-Matt
  13. rph74

    rph74

    Messages:
    211
    Location:
    Springfield,MO
    Thanks, I updated the heading to make it clearer.
  14. mabrodis

    mabrodis

    Messages:
    1,192
    Location:
    Castle Rock, CO
    Edit: Hey guys, sorry about the broken picture links, I just fixed all of those (and e-mailed several people the pics who asked for them)...Good Luck...-Mark

    Chris, great writeup. A week or so ago I used this writeup to change the contacts on a '99 Cruiser...I took some pics if anyone is curious.

    I took several pics of the sides of the engine before removing the intake. It really wasn't near as hard as I thought, and connecting all the hoses was not tough at all to figure out even without ever looking at these pictures. One thing I think that was left out of the writeup was disconnecting the electrical clips off from each injector, they just unclip, I had to use pliers since I couldn't get on them good enough with my fingers. The ends of the intake are what has the studs, so each side has the studs on the ends and 3 bolts in the middle like Chris mentioned. You will definetly want a magnetic picker-upper tool to fetch those nuts/bolt and also for putting them back in. I found out if you put a bolt/nut into the socket, then hold the magnetic thing right beside it, you can slide both down and get it started perfectly, that saved TONS of time.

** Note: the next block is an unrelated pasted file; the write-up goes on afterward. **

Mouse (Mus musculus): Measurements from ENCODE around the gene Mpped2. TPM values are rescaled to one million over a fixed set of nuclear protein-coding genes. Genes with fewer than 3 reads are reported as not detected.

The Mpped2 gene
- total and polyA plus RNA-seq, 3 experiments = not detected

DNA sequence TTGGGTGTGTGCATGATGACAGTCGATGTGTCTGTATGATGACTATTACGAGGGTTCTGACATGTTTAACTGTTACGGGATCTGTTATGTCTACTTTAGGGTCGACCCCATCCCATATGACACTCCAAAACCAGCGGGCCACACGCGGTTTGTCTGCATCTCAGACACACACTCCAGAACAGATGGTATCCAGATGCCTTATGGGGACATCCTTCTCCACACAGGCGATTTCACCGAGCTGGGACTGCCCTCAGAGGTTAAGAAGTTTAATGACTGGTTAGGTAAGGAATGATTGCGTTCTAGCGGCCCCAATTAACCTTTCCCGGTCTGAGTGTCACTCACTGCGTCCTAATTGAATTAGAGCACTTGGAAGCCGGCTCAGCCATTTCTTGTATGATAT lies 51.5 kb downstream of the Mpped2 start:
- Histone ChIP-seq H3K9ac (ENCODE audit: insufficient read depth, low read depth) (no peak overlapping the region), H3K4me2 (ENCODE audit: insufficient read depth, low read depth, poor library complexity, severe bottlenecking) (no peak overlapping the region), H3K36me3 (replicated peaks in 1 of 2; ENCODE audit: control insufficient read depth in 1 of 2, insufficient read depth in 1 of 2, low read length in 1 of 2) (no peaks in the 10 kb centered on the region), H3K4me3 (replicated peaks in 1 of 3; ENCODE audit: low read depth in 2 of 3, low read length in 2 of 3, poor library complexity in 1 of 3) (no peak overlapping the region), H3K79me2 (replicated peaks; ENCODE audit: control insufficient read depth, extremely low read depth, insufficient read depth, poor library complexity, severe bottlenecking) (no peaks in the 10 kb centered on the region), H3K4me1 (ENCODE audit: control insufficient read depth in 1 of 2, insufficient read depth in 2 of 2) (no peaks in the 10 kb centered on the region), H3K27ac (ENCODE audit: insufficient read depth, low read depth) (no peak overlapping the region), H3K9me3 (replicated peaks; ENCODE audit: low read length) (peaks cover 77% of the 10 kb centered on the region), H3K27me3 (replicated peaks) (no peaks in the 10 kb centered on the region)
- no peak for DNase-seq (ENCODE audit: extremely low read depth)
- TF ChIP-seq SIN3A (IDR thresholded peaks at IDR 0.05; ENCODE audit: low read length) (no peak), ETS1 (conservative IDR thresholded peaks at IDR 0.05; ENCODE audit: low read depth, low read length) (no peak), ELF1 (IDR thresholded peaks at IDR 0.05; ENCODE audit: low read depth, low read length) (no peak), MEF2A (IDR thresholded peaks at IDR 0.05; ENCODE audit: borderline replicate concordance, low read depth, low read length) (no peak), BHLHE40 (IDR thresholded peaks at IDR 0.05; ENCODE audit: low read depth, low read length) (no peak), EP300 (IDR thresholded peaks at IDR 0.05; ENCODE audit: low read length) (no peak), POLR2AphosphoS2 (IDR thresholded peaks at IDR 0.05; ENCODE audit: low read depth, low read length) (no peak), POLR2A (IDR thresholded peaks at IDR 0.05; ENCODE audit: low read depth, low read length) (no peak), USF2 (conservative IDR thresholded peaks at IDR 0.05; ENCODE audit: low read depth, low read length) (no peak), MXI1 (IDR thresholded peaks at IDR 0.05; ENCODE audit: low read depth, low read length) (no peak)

The gaskets on each side (visible with the intake removed) are reusable, I was going to buy new ones, but CDan said they do not even replace them at the dealership so we just left them. You see the pile of leaves in there, we shop-vac'd all that out, and cleaned all the dirt from around the intake ports. I disconnected the incoming fuel line like Chris, by far the easiest way I think, you have to somewhat snake the hose out and back in, but very easy, take 10-15 seconds maybe.

    The bolts for the actual starter are a PITA to get to. Well like Chris said the left one is not hard, but the right one is. For the right one I used a 3/8" ratchet, 3" extention and 14mm deep socket, reach back there pushing the wire bundles aside and slip the socket through the bundle (just the socket and extention, easiest IMO to not have the ratchet handle on here), wiggle that around until you're on the bolt. My socket never really got on it all that good, I think I was partially hitting on something else but I was on it enough. Also there are the bellhousing bolts slightly further down, so if you're really confused (we were) you may be trying on those, which are 17mm and therefore the 14mm feels to small, well then you're on the wrong bolt. Once the two starter bolts are removed you can move it slightly, enough to disconnect the incoming power wire (12mm wrench), you have to roll the starter a bit to the left, which is a pain, very little room to work in there. Then just unclip the other wire (small one from the ignition) and the whole thing should come out.